More than you ever wanted to know…

about fecal sacs!

On two different occasions, lately, Katherine as said, “Hey, did that bird have a fecal sac?”

“A what?”

“A fecal sac. You know. When the parent takes out the feces of the baby bird. It keeps the nest clean.”

I had never heard of a fecal sac and so I ignored her. 😉

However, recently we visited Elkhorn Slough Reserve and saw a Downy Woodpecker go into its cavity nest with some food. It left shortly thereafter with something in its beak.

“Was that a fecal sac?” Katherine asked.

I chimped* my camera to see if my photo showed this hypothetical fecal sac.

*to chimp is to immediately look at your camera to view the picture you just took. It is often accompanied by “ooh, ooh, aah, aah” — hence the name.

I saw a blurry photo (the plant in the foreground was nicely focused) of the woodpecker poking its head out of the cavity. I could tell, though, that it had something in its beak.

We continued to watch the nesting site for several minutes. The next time we saw a parent with food, it brought the food to the cavity and poked its head in. However, the parent quickly took its head out again without feeding any babies.


“I think the parent is trying to encourage the babies to fledge,” she said. “It’s saying, ‘Yummy food out here! Come and get it!” We had seen this kind of action with the Northern Mockingbird and its babies in our yard before they fledged and it made sense.

We continued to watch as the parent proffered the food six more times before finally relenting and flying into the cavity to feed a baby.

When we got home, I looked up “fecal sac.” Katherine was right! This is what Wikepedia has to say (summarized and combined with my own observations):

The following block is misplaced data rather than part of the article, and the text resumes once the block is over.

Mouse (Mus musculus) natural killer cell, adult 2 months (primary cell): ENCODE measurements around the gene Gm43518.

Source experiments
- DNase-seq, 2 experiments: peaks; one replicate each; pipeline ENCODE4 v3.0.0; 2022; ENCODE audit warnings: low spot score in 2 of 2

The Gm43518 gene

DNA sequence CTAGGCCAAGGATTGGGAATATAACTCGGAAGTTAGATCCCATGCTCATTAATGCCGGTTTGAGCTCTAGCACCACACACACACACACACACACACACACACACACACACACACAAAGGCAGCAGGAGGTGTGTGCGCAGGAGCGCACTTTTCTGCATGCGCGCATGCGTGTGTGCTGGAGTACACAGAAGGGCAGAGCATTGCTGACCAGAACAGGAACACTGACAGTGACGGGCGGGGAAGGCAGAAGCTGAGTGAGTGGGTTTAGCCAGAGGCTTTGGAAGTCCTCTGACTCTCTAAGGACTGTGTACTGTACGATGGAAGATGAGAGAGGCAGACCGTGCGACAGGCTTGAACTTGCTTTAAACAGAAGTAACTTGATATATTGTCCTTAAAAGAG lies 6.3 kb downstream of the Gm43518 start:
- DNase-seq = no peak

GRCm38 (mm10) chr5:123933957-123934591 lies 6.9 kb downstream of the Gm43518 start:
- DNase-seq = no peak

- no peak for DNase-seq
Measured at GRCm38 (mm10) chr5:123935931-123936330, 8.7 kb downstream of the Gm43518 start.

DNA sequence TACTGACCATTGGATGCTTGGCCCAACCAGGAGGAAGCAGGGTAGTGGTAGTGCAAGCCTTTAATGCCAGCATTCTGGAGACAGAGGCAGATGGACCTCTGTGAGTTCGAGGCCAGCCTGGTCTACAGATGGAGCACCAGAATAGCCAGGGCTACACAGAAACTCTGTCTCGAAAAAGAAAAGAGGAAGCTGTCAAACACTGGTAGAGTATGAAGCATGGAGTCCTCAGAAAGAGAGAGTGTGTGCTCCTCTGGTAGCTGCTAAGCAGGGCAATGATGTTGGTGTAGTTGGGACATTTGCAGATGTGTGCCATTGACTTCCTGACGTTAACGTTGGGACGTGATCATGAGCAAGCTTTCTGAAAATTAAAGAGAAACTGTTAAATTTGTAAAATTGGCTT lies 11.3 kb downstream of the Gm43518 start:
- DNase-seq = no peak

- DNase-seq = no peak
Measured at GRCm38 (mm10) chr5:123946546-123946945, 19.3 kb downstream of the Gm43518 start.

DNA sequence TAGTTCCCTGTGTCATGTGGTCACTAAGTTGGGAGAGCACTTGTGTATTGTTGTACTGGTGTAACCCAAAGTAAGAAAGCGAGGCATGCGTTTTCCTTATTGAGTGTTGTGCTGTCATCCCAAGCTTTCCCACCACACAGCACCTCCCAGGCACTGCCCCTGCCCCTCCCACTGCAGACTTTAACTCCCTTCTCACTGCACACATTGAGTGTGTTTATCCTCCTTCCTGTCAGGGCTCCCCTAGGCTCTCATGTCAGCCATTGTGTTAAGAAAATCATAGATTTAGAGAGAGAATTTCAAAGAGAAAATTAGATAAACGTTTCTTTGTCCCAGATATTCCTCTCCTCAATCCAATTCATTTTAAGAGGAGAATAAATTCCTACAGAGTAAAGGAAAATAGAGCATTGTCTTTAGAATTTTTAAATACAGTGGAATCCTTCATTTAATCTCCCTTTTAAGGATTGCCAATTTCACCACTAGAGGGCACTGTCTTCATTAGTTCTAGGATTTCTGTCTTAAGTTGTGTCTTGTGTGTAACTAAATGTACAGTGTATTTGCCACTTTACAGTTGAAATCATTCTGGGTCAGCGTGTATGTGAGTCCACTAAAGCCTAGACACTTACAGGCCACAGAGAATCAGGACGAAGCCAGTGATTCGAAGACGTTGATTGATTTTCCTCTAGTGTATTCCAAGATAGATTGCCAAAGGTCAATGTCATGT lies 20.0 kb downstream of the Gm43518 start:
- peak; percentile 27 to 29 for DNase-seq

A fecal sac is a mucous membrane that surrounds the feces of some birds — mostly passerines — before they have fledged. While some birds will pretty quickly learn to poop over the nest, others (altricial young…see this post for a brief mention of altricial and precocial) who remain in the nest for longer periods, generate fecal sacs.

Some parents remove the sacs — as this woodpecker did. Others….

…eat them. 😛

(I’m surprised that when I did research on bird poop (see this post), I never read about fecal sacs.)

Downy Woodpecker about to go into the cavity nest with food.
Downy Woodpecker poking its head out of the nest after feeding young…no fecal sac present
Downy Woodpecker encouraging its young to come out and get this tasty green bug. In the space of six minutes, the parent offered the food seven times before going into the nest and feeding
Downy Woodpecker leaving nesting cavity with fecal sac

So, what have I learned from all this?

Listen to Katherine!

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